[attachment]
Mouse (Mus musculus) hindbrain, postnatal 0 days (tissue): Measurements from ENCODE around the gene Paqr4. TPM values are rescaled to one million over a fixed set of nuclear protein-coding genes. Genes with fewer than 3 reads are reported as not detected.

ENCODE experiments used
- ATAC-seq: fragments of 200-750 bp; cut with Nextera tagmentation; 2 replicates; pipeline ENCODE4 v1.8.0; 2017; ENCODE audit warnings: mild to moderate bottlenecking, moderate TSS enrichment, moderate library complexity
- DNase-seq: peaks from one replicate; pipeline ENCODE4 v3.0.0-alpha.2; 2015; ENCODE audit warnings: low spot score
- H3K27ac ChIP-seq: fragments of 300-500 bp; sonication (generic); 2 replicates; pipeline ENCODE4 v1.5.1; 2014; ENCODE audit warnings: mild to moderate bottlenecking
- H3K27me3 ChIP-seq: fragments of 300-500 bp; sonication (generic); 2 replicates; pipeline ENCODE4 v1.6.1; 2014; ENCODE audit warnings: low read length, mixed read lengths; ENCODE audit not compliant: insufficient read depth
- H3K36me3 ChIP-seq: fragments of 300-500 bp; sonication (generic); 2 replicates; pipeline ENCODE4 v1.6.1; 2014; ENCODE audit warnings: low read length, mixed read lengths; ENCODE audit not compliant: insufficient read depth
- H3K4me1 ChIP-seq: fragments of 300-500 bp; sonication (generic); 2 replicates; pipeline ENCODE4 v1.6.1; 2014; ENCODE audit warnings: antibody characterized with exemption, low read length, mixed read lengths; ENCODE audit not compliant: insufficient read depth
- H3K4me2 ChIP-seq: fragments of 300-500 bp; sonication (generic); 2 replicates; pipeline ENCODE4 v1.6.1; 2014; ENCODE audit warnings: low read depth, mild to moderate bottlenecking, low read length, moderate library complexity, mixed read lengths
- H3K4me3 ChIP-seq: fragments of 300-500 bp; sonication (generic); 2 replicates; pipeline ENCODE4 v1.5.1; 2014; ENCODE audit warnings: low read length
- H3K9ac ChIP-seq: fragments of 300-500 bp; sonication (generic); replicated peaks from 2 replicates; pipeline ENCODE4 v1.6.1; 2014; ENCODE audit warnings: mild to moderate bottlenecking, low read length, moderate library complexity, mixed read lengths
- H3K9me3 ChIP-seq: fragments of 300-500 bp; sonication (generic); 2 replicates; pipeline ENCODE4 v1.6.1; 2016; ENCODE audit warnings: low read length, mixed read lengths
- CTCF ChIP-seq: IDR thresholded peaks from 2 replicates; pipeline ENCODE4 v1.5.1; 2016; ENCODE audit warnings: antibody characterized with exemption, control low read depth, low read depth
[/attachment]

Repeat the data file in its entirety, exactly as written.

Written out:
Mouse (Mus musculus) hindbrain, postnatal 0 days (tissue): Measurements from ENCODE around the gene Paqr4. TPM values are rescaled to one million over a fixed set of nuclear protein-coding genes. Genes with fewer than 3 reads are reported as not detected.

ENCODE experiments used
- ATAC-seq: fragments of 200-750 bp; cut with Nextera tagmentation; 2 replicates; pipeline ENCODE4 v1.8.0; 2017; ENCODE audit warnings: mild to moderate bottlenecking, moderate TSS enrichment, moderate library complexity
- DNase-seq: peaks from one replicate; pipeline ENCODE4 v3.0.0-alpha.2; 2015; ENCODE audit warnings: low spot score
- H3K27ac ChIP-seq: fragments of 300-500 bp; sonication (generic); 2 replicates; pipeline ENCODE4 v1.5.1; 2014; ENCODE audit warnings: mild to moderate bottlenecking
- H3K27me3 ChIP-seq: fragments of 300-500 bp; sonication (generic); 2 replicates; pipeline ENCODE4 v1.6.1; 2014; ENCODE audit warnings: low read length, mixed read lengths; ENCODE audit not compliant: insufficient read depth
- H3K36me3 ChIP-seq: fragments of 300-500 bp; sonication (generic); 2 replicates; pipeline ENCODE4 v1.6.1; 2014; ENCODE audit warnings: low read length, mixed read lengths; ENCODE audit not compliant: insufficient read depth
- H3K4me1 ChIP-seq: fragments of 300-500 bp; sonication (generic); 2 replicates; pipeline ENCODE4 v1.6.1; 2014; ENCODE audit warnings: antibody characterized with exemption, low read length, mixed read lengths; ENCODE audit not compliant: insufficient read depth
- H3K4me2 ChIP-seq: fragments of 300-500 bp; sonication (generic); 2 replicates; pipeline ENCODE4 v1.6.1; 2014; ENCODE audit warnings: low read depth, mild to moderate bottlenecking, low read length, moderate library complexity, mixed read lengths
- H3K4me3 ChIP-seq: fragments of 300-500 bp; sonication (generic); 2 replicates; pipeline ENCODE4 v1.5.1; 2014; ENCODE audit warnings: low read length
- H3K9ac ChIP-seq: fragments of 300-500 bp; sonication (generic); replicated peaks from 2 replicates; pipeline ENCODE4 v1.6.1; 2014; ENCODE audit warnings: mild to moderate bottlenecking, low read length, moderate library complexity, mixed read lengths
- H3K9me3 ChIP-seq: fragments of 300-500 bp; sonication (generic); 2 replicates; pipeline ENCODE4 v1.6.1; 2016; ENCODE audit warnings: low read length, mixed read lengths
- CTCF ChIP-seq: IDR thresholded peaks from 2 replicates; pipeline ENCODE4 v1.5.1; 2016; ENCODE audit warnings: antibody characterized with exemption, control low read depth, low read depth